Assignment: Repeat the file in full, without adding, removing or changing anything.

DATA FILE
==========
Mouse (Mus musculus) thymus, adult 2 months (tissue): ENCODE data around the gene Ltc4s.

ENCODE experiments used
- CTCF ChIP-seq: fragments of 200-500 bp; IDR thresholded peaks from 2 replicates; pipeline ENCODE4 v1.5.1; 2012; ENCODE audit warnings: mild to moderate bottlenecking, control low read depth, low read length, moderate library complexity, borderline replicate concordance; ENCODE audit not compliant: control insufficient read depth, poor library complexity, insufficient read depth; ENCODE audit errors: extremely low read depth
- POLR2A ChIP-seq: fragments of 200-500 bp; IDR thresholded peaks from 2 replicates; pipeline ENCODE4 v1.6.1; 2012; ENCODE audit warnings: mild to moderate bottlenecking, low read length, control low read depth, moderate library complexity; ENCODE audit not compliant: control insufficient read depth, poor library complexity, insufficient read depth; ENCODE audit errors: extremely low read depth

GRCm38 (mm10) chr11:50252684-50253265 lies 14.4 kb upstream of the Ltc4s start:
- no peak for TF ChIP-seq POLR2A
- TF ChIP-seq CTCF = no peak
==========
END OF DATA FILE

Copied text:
Mouse (Mus musculus) thymus, adult 2 months (tissue): ENCODE data around the gene Ltc4s.

ENCODE experiments used
- CTCF ChIP-seq: fragments of 200-500 bp; IDR thresholded peaks from 2 replicates; pipeline ENCODE4 v1.5.1; 2012; ENCODE audit warnings: mild to moderate bottlenecking, control low read depth, low read length, moderate library complexity, borderline replicate concordance; ENCODE audit not compliant: control insufficient read depth, poor library complexity, insufficient read depth; ENCODE audit errors: extremely low read depth
- POLR2A ChIP-seq: fragments of 200-500 bp; IDR thresholded peaks from 2 replicates; pipeline ENCODE4 v1.6.1; 2012; ENCODE audit warnings: mild to moderate bottlenecking, low read length, control low read depth, moderate library complexity; ENCODE audit not compliant: control insufficient read depth, poor library complexity, insufficient read depth; ENCODE audit errors: extremely low read depth

GRCm38 (mm10) chr11:50252684-50253265 lies 14.4 kb upstream of the Ltc4s start:
- no peak for TF ChIP-seq POLR2A
- TF ChIP-seq CTCF = no peak